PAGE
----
Global Academic Publishing Policies, Perspectives and Pedagogies Edited by: Mary Jane Curry, Theresa Lillis

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22 Nov 2017
Studies in Knowledge Production and Participation
Multilingual Matters
234 x 156


This book reports on the state of academic journal publishing in a range of geolinguistic contexts, including locations where pressures to publish in English have developed more recently than in other parts of the world (e.g. Kazakhstan, Colombia), in addition to contexts that have not been previously explored or well-documented. The three sections push the boundaries of existing research on global publishing, which has mainly focused on how scholars respond to pressures to publish in English, by highlighting research on evaluation policies, journals’ responses in non-Anglophone contexts to pressures for English-medium publishing, and pedagogies for supporting scholars in their publishing efforts.


This timely collection sheds light on how publishing policies and practices are shaping global academic knowledge-making. Its impressive geolinguistic reach, with attention to a wide range of contexts and many contributions from beyond the Anglophone centre, brings a richness and nuance that make it a powerful inaugural text for the new Studies in Knowledge Production and Participation series.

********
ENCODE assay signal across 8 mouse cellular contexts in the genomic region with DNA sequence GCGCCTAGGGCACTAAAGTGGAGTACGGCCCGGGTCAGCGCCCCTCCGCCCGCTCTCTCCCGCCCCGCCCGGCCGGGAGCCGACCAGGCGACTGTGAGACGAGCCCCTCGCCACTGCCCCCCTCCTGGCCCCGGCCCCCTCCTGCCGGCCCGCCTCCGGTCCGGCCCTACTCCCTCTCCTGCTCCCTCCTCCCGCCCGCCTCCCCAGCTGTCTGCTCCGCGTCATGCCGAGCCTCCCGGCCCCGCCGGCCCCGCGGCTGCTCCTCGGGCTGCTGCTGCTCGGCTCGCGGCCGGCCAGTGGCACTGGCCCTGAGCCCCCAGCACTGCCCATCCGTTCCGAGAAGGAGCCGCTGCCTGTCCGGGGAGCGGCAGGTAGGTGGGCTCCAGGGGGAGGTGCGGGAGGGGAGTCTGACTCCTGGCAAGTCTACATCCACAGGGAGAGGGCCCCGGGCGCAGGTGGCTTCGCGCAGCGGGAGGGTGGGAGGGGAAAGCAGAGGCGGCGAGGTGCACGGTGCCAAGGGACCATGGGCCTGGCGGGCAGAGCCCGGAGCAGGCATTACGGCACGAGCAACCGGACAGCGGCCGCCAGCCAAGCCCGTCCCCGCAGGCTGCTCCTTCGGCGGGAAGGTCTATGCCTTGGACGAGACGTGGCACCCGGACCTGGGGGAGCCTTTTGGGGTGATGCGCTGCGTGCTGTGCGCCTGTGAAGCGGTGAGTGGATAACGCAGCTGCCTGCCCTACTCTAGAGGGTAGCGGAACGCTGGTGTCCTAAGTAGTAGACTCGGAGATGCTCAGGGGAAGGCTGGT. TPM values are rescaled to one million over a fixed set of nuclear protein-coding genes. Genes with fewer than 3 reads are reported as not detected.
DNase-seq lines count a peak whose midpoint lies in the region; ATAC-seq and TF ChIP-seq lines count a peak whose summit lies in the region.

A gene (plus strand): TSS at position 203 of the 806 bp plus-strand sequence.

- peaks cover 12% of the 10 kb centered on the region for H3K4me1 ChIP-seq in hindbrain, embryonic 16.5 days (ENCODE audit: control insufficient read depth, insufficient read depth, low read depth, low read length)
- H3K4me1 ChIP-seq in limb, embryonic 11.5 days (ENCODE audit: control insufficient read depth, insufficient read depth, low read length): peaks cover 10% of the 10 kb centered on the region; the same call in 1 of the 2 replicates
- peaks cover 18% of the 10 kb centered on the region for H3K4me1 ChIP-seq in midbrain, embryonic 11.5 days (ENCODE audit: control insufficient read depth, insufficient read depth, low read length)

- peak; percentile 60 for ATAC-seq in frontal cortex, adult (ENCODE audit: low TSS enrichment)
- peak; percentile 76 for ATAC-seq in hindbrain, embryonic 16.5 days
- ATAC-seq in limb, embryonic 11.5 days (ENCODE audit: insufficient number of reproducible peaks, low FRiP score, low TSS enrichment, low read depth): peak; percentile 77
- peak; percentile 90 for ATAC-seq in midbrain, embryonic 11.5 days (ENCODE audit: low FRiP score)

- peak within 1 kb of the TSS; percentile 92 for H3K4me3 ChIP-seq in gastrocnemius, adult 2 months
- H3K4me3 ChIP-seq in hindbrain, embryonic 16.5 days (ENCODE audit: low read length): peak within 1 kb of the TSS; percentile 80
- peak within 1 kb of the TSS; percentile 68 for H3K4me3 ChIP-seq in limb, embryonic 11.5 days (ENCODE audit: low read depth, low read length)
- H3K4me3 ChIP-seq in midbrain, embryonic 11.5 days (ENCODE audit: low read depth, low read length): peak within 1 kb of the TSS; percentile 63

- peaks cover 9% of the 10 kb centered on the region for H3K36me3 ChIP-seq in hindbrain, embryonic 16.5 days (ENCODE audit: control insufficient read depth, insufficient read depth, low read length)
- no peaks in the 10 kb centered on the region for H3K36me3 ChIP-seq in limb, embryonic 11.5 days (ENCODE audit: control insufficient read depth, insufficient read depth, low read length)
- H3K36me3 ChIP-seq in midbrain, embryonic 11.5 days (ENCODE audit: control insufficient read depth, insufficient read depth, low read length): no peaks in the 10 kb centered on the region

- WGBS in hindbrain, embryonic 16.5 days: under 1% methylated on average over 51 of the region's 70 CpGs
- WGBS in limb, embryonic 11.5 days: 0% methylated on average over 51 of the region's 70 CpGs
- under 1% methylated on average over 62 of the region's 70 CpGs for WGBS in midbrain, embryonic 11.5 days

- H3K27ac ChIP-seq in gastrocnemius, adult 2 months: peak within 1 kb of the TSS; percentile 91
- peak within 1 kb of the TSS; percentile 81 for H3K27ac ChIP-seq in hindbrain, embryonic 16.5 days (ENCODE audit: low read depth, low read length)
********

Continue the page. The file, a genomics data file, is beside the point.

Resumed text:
- Lucia Thesen, University of Cape Town, South Africa

This book consistently provides new and valuable insights into the various causes and consequences of the growing dominance of English in research publishing. To the best of my knowledge there are no other publications currently available that do as much or do it as well.

- Sally Burgess, Universidad de La Laguna, Spain

I recommend this book for anyone who is interested in understanding the contemporary world of academic publishing, whether as a writer who is seeking to disseminate knowledge, or as a research educator supporting novice scholars as they navigate the complexities of publication. The pressure to publish high-level research in English is not likely to disappear soon, but it is books like this that push us to recognise the power relations at play in global knowledge production. There is much to look forward to in this new series.

- Doctoral Writing SIG, May 2018 - Cally Guerin, University of Adelaide, Australia

The co-editors have done an excellent job of editing, organizing, and arranging the four parts [of the book] into logical and cohesive subdivisions. The issues related to the dominance of English as the language of knowledge production is dealt with directly...Curry and Lillis make it clear that there is a conspiracy of factors that have led to this situation and they point how it is being addressed in positive ways. This book should be recommended reading for professors who teach in a graduate program and for their students.

- Language Problems and Language Planning 42:2 - Frank Nuessel, University of Louisville, USA

Author Biography:

Mary Jane Curry is an Associate Professor in the Warner Graduate School of Education and Human Development, University of Rochester, USA. Theresa Lillis is a Professor in the School of Languages and Applied Linguistics, The Open University, UK. They are the authors of A Scholar’s Guide to Getting Published in English: Critical Choices and Practical Strategies (Multilingual Matters, 2013) and Academic Writing in a Global Context: The Politics and Practices of Publishing in English (Routledge, 2010).

Readership Level:

Postgraduate, Research / Professional

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